It’s May, and the Mid-C finds itself in the throes of the runoff all the while Palo is set to “enjoy” a string of triple digit temps, even SP gets hot. The Northwest saw a surge of inflows, but those backed off, yet that is just a headfake, more significant heat is heating for the interior that will drive those flows much higher, all of which will arrive about mid-month.
Very hot in the desert southwest and a cooling trend is suggested in the Northwest (8-14 day).
And some rain to add to MidC’s Misery Index.
Day Ahead markets are dead ahead sideways, gone nowhere but perhaps staged for a rally next week? Even the Hour Ahead are notoriously devoid of volatility.
Not sure if those AECO prices are bad feeds from our vendor; if they’re real might be a good time to fill your propane tanks with natty.
That July Socal Gas market keeps rallying, and we continue to scratch our head and other body parts. Just don’t get it.
We get the trainwreck called California storage, both Northern and Southern Cal are low, though Socal is nine bcf ahead of last year. PG&E hasn’t been this low since 2013. Jackson Prarie realized some of its most prominent injections over the previous five years.
We talked about a Dec-Nov SP spread in the last blog and pointed out that the blow-out was gas driven; seems some of that gas roll has traded away, note the big rally in Nov since we posted.
The LDC Indexes remain on life-support.
This will be the first big test of the SP-Palo spreads, or should we rename them the Palo-SP spreads? Phoenix is poised to suffer through a week of 100+, a few days approaching records. Her sister city, aka Sin City, doesn’t escape unscathed, Vegas also broaches 100 for a few days. Let’s see if cash on those sweltering days supports these wide PV over markets.
LA’s hot, San Diego’s not; pretty hard to get SP to break out if the latter can’t break 75 degrees.
NP loads are off, but some modest heat is heading towards Sacto, not so much in the Bay Area. Hardly bullish in anyone’s book.
Loads are off, no surprise. What caught our eye was the 8-21 day outlook – nearly every day is below average. The PNW has realized some warm weather over the last week, another week of big heat is locked in, but beyond that, a cooldown is our current reality. That is interesting since the heat will drive another surge in natural river flows, then that cooler weather will just keep those flows steady insuring more pain in June and July.
The PV#3 is still in refuel; there were some hiccups at CGS; we wouldn’t be surprised to see BPA take the nuke down once Coulee hits 220 kcfs inflows.
Power plant gas nominations are weak across the WECC, let’s look closer at MidC since the million dollar question is … Single Digit HL Prices? And, to get those, we need to knock all gas off the margin.
Not even close, but what happens with another 5000 aMW of hydro? All of ,those units are dispatched, can the system generate that much more? Isn’t it close to hydraulic capacity? It’s close, but not there, but maybe not get to 5k new energy.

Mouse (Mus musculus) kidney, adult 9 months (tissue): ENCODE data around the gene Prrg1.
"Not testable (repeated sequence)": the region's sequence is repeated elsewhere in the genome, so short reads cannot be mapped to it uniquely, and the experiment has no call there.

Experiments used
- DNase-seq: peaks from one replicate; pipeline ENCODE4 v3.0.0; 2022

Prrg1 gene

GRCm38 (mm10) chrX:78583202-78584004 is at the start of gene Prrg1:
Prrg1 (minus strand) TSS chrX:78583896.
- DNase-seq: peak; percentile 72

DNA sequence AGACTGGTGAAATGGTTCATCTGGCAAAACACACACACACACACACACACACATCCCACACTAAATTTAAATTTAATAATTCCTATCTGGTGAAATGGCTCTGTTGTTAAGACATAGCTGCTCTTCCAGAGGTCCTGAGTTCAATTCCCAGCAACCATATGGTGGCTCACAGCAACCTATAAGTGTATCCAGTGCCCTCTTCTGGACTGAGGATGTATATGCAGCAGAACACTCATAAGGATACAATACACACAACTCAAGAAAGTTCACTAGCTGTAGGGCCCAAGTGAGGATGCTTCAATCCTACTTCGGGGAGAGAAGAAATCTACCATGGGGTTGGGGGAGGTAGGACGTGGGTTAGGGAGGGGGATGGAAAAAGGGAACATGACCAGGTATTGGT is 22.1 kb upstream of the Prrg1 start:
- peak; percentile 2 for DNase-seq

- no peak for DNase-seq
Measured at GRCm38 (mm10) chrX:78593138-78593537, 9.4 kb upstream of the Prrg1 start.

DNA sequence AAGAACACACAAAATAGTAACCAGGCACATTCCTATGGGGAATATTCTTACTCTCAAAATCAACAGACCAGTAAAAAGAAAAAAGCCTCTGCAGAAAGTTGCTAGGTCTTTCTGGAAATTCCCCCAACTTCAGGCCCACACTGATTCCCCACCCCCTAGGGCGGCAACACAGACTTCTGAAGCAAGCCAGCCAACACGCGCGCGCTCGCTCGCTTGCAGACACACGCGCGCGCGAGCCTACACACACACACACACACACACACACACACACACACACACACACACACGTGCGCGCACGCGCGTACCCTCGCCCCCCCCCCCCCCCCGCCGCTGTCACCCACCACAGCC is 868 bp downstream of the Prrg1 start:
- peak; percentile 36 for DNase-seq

Lots of wind energy at MidC; SP renewables are off versus five days ago while NP saw a rally.
Choppy ISO gas outages, some hubs up, some down.
Apologize if it seems the blogs of late are slanted towards water, they are … and they need to be. This is the witching hour of runoff; massive pnl swings will occur based upon what Momma Nature does. We can’t control her, but we can read her tea leaves. Let’s start with temperature forecasts.
Recall, the last four to five days were below normal, now look what’s coming. A solid week of weather warmer than the previous heat wave; both warmer and longer. Let’s see what last week’s heat did to flows:
Despite cooling off, the Clark Fork and Pend Oreille just kept rallying. The Spokane peaked and backed down off of the cooler weather, but not much. With bigger and longer heat coming, we expect all of these stations to continue rallying. Our targets, as of May 16, are:
- Clark Fork – 80 kcfs
- Pend Oreille – 110 kcfs
- Spokane – 45 kcfs
- Kootenay – 80 kcfs
Just guesses, but that would suggest 235 kcfs into Coulee, not counting the Arrow discharge. All of which pushes the system into no-man’s land; bear in mind, inflows from other streams below Coulee may cumulate to 50 kcfs suggesting about 300 kcfs passing Priest, by May 16. Forget about TDA/BON; those projects may see 500 kcfs.
But wait, hasn’t most of the snow melted? After all, it was hot. Don’t hold your breath …
This is a new dashboard that compares actual snow (left-side table) to % of Normal. We only care about inches at this stage of the game, we no longer care about “Water Supply,” we should only care about Timing of Melt. Per the left-side table, there is still a mountain of snow left; in fact, most basins lost but an inch or two out of 20-30″. Hence our issue with July and even August. Forget about June, that vampire has a dozen wooden stakes driven into its lifeless chest. There isn’t a snowball’s chance in MidC that June escapes this water year unscathed. Especially now that we see signs of a cooldown.
Back to our July-August rant; we still don’t get the NWRFC’s STP forecasts, we still think they are light. Agree if we see SWE Inches drop, materially, but we haven’t and hence believe this to be a long and sustained runoff that easily spills into July.
Case in point, Coulee discharge has soared 40kcfs, all the while it has cooled down. Just wait until we get seven days of 70-80s.
No material changes in BPA’s TTC.
The Canadians quit buying and started selling on a few hours; it’s hard to see how they can keep doing that when inflows are poised to rally sharply. Palo is exporting more, but only because its loads fell; once the heat returns doubt they’ll be selling much.
Bullish Palo, even SP, and neutral at NP. Very bearish at MIdC, but let’s look at the market as everything is a buy (bullish) at the right price and anything is a solid short candidate if the price is high enough.